Whether we travel by ourselves, or with others, the Lord arranges incredible opportunities for us. We can be in the midst of bustling crowds, or traveling to different countries where the customs of the land are unfamiliar can make us uncomfortable. Sharing what we have or consoling those in grief can build bonds that survive decades.
But when we consider the road we are traveling on through this life, we are guided to encounter others for important reasons. When I traveled to Jamaica one time, a native citizen came to my rescue when unscrupulous merchants tried to extort additional money from me because of my unfamiliarity with some obscure “local” ordinances. I appreciated his intervention and we shared a meal together.
I recall a couple of stories long ago, where lives were changed on the road due to a stranger. As we look at these, how can we learn lessons from them?
On the road to Emmaus
As it usually happens, traveling along a road taking time and distance, an important spiritual event occurred. Luke 24 tells of a couple of guys who were emotionally and spiritually shaken along a seven-mile stretch of road. The Greek word “sad” literally means “face twisted with grief”, and both men obviously needed comfort. Jesus walked up and traveled with them, asking questions. They liked the Lord’s companionship, and He didn’t reveal Himself until after they ate and shared deep, spiritual truths. After He left, they asked themselves, “…didn’t our hearts burn within us, while He talked with us by the way…?” When we talk about our Lord with those around us, their hearts WILL burn within them, because the Lord sees that “…His Word shall not return to Him void, but it shall accomplish that which I please…” (Isaiah 55:11).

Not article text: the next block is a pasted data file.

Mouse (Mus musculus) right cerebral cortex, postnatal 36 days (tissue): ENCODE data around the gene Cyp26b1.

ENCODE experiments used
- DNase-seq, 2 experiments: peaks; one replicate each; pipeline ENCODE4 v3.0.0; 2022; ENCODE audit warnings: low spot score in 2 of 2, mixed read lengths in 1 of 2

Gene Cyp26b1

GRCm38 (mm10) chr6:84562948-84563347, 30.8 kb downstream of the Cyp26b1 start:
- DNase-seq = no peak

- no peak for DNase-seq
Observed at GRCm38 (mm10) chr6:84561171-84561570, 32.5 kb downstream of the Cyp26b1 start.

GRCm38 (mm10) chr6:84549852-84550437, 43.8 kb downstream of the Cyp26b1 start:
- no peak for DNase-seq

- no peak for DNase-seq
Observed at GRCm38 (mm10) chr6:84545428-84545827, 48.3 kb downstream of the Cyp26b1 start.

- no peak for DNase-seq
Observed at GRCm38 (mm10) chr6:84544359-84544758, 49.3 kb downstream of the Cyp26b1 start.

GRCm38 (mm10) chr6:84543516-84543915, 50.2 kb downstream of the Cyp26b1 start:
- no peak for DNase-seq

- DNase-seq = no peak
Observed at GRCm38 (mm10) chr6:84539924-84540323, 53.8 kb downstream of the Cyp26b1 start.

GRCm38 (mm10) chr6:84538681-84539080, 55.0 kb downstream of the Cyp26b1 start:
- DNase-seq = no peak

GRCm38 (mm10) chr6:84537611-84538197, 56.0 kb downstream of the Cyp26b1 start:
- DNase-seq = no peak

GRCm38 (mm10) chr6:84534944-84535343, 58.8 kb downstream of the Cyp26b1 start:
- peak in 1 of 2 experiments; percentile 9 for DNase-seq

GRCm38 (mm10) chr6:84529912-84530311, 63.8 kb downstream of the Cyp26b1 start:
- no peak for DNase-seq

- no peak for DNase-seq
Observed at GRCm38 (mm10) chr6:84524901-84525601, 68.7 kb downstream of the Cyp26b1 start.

On the road to Jericho
A man traveling, taking time and distance, fell among thieves who beat him and robbed him. A Samaritan man ON THE SAME ROAD came by after both a religious leader and a lawyer had ignored him. This man, despised by Jewish citizens, was moved with compassion. He not only stopped and ministered to him ON the road, but took him down the road WITH him. The Samaritan went out of his way a “second mile”. He housed the robbed and beaten man in a local building, where he instructed the owner to CONTINUE to minister to him in his stead. Why? His tender heart was so touched that he spent resources on this stranger that the other more prosperous men could have easily afforded. (Luke 10:30-37)
When we withhold time and resources, that we are essentially hoarding for our own consumption, are we not disregarding Jesus’ instruction, “Goand Dolikewise”?
On my road this month, Lord, show me where I need to “go” and what I need to “do”. In Jesus’ name. Amen.
– Lee Kresser